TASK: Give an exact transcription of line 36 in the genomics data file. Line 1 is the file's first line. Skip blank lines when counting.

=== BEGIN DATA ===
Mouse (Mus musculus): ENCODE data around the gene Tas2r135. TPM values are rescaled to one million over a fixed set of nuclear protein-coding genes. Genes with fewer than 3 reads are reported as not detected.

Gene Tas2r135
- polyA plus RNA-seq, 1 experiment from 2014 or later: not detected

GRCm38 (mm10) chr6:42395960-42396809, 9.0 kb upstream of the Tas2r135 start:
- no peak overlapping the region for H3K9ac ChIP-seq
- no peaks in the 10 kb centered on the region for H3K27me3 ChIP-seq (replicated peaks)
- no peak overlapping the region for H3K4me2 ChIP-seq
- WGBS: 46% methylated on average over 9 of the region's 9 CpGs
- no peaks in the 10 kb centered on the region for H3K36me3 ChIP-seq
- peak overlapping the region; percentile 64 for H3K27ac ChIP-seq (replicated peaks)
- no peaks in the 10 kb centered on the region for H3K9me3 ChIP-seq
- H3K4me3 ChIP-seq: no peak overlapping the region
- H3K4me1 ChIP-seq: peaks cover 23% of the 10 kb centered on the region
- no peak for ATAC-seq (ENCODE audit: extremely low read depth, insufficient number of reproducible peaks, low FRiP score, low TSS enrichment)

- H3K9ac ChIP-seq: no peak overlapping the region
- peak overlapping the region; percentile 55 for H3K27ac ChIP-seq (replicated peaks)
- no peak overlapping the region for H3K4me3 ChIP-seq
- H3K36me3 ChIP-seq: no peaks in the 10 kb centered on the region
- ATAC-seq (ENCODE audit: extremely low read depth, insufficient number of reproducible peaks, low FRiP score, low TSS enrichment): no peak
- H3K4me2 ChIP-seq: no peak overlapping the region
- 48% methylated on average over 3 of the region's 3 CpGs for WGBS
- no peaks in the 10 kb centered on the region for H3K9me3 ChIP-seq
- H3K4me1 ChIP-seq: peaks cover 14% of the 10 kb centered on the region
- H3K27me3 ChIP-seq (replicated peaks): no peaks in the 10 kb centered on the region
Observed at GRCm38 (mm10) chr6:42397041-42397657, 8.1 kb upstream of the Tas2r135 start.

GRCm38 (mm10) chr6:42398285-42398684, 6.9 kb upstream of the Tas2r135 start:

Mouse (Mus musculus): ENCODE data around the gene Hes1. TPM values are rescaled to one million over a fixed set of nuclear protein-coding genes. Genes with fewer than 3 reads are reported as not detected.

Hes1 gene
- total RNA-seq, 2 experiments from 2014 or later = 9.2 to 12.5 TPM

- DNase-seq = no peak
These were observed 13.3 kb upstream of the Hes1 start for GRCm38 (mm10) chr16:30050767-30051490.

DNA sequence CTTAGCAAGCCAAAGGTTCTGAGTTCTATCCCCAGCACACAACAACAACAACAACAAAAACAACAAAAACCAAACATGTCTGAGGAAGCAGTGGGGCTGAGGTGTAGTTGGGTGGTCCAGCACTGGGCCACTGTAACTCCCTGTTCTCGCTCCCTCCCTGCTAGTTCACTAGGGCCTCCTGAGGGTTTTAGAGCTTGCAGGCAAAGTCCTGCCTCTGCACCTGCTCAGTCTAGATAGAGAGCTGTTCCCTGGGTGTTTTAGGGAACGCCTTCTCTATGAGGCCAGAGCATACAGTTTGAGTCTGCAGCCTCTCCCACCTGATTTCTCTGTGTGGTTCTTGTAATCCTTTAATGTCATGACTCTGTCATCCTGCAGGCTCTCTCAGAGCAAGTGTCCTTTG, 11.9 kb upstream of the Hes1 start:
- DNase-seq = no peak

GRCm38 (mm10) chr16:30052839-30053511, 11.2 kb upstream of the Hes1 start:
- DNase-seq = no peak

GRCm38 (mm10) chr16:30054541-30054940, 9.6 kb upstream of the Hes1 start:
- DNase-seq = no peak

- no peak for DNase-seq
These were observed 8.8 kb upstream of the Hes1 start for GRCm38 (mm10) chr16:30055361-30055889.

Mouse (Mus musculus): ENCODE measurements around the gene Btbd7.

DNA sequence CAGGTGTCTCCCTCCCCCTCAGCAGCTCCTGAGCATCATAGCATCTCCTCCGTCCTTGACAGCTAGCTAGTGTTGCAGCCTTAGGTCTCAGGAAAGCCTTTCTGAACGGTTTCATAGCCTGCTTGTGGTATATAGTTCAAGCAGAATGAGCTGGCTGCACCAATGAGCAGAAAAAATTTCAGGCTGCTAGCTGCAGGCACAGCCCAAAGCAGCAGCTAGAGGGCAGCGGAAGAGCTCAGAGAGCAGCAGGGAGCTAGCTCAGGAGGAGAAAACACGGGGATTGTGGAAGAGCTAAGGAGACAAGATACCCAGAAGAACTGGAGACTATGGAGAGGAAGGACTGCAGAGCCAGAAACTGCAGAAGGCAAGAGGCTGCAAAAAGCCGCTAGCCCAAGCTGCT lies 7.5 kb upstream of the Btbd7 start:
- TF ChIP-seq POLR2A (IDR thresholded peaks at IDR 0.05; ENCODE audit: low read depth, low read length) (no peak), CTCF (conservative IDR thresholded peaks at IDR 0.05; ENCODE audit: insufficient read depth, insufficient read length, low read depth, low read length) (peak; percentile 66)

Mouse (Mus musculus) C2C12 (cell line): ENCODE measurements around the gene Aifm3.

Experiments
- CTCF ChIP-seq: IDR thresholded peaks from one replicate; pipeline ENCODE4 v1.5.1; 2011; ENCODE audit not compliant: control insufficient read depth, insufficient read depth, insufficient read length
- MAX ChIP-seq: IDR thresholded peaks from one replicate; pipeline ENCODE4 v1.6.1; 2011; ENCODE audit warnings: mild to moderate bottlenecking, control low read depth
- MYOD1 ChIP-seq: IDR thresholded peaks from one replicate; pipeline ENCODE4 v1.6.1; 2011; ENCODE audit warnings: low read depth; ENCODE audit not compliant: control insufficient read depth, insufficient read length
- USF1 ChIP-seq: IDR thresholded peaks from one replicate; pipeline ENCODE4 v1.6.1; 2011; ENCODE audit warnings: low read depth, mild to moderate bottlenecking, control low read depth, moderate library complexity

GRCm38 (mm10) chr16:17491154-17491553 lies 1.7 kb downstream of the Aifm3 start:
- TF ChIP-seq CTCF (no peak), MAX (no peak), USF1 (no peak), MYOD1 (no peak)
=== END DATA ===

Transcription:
GRCm38 (mm10) chr16:30054541-30054940, 9.6 kb upstream of the Hes1 start: